Above: Yellowstone bison in Gardiner, Montana north of the park boundary. They are a familiar sight in town during the winter.
Nov. 11, 2014: The 9th Circuit Court ruled that it was okay to "haze" wild bison with helicopters in the springtime to encourage the bison to return to Yellowstone National Park.
Each winter, Yellowstone's bison migrate to lower elevations for better grazing. Often this migration includes crossing the park's north boundary into Montana towns and cattle country. Previous rulings have protected the bison in the winter, even if they are on private property. But, in the springtime, the Montana Department of Livestock has been using cowboys on horseback, off-road vehicles, and even helicopters to coax the bison back to the national park.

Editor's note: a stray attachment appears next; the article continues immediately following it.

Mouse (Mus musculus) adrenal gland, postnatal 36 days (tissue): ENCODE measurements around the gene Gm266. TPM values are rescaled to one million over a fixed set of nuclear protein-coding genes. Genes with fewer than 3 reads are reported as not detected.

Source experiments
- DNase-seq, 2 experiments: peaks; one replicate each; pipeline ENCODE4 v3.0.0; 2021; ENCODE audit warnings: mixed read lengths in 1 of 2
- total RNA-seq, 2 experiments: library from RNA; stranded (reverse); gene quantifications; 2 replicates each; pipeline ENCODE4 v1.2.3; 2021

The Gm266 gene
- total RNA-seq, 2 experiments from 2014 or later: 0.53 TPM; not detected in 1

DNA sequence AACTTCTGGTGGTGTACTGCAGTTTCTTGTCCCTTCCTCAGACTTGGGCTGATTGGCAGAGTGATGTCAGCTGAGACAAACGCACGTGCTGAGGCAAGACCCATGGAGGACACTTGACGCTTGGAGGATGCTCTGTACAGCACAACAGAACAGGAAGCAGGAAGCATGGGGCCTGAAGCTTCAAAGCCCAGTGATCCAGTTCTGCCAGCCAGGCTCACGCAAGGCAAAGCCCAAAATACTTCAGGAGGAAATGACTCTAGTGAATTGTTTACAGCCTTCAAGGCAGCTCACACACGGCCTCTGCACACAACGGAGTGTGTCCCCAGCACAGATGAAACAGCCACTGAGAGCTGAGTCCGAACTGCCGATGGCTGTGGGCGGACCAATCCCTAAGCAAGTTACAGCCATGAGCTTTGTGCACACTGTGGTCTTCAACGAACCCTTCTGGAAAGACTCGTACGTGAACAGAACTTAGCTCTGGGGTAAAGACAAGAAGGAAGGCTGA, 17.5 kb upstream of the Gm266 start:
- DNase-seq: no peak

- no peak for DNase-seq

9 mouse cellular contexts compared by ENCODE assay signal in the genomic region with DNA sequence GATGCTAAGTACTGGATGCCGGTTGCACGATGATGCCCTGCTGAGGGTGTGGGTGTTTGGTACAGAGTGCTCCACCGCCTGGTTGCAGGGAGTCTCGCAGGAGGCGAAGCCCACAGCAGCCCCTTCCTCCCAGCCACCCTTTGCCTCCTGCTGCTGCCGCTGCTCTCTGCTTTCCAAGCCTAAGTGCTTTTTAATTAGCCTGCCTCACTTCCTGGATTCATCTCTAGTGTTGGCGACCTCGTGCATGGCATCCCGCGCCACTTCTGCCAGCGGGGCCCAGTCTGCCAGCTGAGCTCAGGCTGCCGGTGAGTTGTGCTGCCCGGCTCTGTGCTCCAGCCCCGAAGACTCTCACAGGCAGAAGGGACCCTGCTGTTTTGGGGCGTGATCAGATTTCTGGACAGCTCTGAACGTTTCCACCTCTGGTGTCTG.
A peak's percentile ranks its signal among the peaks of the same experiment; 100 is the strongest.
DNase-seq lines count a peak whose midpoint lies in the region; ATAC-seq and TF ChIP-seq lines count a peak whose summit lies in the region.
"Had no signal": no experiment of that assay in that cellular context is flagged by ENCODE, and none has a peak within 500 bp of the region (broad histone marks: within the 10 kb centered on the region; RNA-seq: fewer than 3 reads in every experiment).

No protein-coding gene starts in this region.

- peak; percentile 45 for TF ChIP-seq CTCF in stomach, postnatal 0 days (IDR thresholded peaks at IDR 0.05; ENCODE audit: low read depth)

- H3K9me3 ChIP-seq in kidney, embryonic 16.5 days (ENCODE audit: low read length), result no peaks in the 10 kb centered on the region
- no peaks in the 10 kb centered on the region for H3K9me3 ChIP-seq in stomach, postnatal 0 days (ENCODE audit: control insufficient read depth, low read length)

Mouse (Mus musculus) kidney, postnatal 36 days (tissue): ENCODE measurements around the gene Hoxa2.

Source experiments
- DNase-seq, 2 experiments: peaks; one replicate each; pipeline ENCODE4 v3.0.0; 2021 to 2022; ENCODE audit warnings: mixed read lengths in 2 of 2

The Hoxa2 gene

The Alliance for the Wild Rockies has been observing this "herding" process and has expressed concern that the helicopters will disrupt grizzly bear activity. Grizzlies are endangered and therefore are protected from harassment. The Alliance first sued the Montana Department of Livestock and other agencies in Montana court. While waiting for judgement from Montana, the National Park Service consulted with U.S. Fish and Wildlife and could find no evidence that the grizzlies were being harmed. The Missoula court case was dismissed and a unanimous appellate panel of the 9th Circuit agreed with the stipulation that if grizzly were in the area, the helicopter herding would stop.